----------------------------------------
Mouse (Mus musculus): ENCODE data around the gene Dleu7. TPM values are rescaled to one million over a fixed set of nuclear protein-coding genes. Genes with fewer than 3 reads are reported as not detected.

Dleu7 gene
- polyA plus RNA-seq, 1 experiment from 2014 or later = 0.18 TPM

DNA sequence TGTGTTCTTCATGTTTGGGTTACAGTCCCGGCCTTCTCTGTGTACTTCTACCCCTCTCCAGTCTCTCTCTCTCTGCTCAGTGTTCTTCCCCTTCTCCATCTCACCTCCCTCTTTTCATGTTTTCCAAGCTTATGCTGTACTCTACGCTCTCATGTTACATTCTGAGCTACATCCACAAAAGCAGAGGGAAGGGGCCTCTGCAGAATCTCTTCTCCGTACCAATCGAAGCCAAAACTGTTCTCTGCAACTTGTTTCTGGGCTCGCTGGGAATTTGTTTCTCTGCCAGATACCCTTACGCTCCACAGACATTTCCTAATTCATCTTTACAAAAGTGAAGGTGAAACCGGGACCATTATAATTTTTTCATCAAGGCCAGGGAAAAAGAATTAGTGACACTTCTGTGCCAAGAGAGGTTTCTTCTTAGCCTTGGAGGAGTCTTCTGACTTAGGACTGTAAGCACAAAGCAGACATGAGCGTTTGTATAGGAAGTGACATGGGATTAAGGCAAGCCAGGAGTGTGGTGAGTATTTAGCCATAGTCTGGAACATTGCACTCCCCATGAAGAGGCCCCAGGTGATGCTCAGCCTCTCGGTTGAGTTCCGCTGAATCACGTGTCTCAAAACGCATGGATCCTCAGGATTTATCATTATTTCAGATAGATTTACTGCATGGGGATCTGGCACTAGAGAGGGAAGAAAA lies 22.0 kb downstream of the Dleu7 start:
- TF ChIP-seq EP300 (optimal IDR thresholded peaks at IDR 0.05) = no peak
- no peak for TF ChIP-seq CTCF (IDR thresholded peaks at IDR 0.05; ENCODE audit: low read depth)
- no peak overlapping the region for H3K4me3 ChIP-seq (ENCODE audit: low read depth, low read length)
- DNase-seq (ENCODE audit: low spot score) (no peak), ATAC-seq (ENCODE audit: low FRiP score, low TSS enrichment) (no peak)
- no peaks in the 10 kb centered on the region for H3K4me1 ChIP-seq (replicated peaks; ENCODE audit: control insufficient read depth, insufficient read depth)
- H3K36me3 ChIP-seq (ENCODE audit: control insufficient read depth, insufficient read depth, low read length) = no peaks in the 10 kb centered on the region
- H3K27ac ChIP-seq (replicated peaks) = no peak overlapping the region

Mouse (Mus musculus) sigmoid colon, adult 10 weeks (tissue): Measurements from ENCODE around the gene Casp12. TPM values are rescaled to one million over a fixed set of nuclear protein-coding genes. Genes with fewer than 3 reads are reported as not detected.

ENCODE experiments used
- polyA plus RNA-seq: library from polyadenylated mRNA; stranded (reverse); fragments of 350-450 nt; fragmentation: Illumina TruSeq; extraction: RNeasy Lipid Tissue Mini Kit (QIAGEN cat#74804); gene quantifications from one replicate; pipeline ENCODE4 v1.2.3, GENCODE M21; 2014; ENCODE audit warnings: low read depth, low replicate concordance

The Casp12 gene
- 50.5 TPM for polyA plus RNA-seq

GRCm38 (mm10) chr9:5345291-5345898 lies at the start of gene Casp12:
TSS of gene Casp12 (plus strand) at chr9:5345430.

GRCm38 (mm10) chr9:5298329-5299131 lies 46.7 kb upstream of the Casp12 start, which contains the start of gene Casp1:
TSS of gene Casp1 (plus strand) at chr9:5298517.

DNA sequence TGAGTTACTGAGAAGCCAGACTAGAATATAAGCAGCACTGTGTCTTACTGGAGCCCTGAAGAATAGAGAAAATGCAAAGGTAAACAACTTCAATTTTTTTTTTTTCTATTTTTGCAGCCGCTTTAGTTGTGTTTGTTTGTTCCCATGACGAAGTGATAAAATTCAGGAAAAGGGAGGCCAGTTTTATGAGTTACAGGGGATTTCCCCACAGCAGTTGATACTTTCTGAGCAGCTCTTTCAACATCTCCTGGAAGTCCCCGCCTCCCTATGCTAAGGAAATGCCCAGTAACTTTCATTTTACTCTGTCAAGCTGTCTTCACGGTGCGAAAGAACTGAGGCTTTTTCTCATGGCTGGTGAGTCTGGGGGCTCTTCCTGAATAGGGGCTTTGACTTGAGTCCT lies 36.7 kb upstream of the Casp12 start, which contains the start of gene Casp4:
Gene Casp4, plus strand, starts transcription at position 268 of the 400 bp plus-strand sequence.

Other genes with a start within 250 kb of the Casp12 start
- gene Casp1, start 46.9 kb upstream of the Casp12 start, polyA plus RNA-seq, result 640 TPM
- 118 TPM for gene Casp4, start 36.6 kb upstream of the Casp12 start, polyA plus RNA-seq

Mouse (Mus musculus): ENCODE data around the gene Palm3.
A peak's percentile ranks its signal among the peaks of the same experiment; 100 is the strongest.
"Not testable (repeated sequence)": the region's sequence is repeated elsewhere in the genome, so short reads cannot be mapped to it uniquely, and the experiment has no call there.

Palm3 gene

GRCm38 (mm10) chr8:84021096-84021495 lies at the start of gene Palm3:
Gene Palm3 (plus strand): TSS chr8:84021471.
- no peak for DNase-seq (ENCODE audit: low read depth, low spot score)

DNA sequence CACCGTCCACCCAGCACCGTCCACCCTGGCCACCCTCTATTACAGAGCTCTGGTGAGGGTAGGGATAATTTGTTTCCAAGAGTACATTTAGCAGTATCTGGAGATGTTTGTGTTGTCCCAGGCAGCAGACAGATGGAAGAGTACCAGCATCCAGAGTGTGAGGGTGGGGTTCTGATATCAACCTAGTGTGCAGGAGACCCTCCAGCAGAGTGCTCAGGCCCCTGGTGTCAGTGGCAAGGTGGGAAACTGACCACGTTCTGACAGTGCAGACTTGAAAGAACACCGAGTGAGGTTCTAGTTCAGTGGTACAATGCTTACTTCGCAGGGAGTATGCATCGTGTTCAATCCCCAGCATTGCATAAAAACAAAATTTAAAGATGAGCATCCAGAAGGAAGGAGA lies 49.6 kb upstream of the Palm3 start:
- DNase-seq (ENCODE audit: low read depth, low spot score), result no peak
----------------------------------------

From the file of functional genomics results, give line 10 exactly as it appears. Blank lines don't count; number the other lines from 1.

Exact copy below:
- H3K36me3 ChIP-seq (ENCODE audit: control insufficient read depth, insufficient read depth, low read length) = no peaks in the 10 kb centered on the region